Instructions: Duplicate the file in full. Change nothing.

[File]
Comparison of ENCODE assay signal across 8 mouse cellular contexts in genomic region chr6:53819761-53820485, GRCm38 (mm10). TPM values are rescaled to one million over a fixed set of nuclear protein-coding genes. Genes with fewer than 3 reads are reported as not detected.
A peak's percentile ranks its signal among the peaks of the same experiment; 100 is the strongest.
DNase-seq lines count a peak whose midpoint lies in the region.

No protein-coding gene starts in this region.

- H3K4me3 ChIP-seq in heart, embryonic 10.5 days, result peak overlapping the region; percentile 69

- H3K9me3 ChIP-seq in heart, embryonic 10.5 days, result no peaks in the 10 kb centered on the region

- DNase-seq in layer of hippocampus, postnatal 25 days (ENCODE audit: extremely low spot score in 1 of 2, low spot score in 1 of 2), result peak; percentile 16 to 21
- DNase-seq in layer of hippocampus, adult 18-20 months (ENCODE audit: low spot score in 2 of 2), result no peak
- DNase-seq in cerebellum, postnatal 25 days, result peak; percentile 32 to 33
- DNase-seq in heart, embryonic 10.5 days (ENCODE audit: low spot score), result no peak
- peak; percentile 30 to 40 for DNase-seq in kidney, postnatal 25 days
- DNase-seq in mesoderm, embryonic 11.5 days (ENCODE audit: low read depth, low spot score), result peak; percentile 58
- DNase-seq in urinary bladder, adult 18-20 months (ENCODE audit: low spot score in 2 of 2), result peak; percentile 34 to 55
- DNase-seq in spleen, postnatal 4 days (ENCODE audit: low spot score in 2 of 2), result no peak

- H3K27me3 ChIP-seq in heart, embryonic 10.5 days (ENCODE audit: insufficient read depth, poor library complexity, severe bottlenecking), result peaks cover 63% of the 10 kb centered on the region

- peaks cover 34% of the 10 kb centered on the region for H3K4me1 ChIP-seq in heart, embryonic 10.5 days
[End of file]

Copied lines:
Comparison of ENCODE assay signal across 8 mouse cellular contexts in genomic region chr6:53819761-53820485, GRCm38 (mm10). TPM values are rescaled to one million over a fixed set of nuclear protein-coding genes. Genes with fewer than 3 reads are reported as not detected.
A peak's percentile ranks its signal among the peaks of the same experiment; 100 is the strongest.
DNase-seq lines count a peak whose midpoint lies in the region.

No protein-coding gene starts in this region.

- H3K4me3 ChIP-seq in heart, embryonic 10.5 days, result peak overlapping the region; percentile 69

- H3K9me3 ChIP-seq in heart, embryonic 10.5 days, result no peaks in the 10 kb centered on the region

- DNase-seq in layer of hippocampus, postnatal 25 days (ENCODE audit: extremely low spot score in 1 of 2, low spot score in 1 of 2), result peak; percentile 16 to 21
- DNase-seq in layer of hippocampus, adult 18-20 months (ENCODE audit: low spot score in 2 of 2), result no peak
- DNase-seq in cerebellum, postnatal 25 days, result peak; percentile 32 to 33
- DNase-seq in heart, embryonic 10.5 days (ENCODE audit: low spot score), result no peak
- peak; percentile 30 to 40 for DNase-seq in kidney, postnatal 25 days
- DNase-seq in mesoderm, embryonic 11.5 days (ENCODE audit: low read depth, low spot score), result peak; percentile 58
- DNase-seq in urinary bladder, adult 18-20 months (ENCODE audit: low spot score in 2 of 2), result peak; percentile 34 to 55
- DNase-seq in spleen, postnatal 4 days (ENCODE audit: low spot score in 2 of 2), result no peak

- H3K27me3 ChIP-seq in heart, embryonic 10.5 days (ENCODE audit: insufficient read depth, poor library complexity, severe bottlenecking), result peaks cover 63% of the 10 kb centered on the region

- peaks cover 34% of the 10 kb centered on the region for H3K4me1 ChIP-seq in heart, embryonic 10.5 days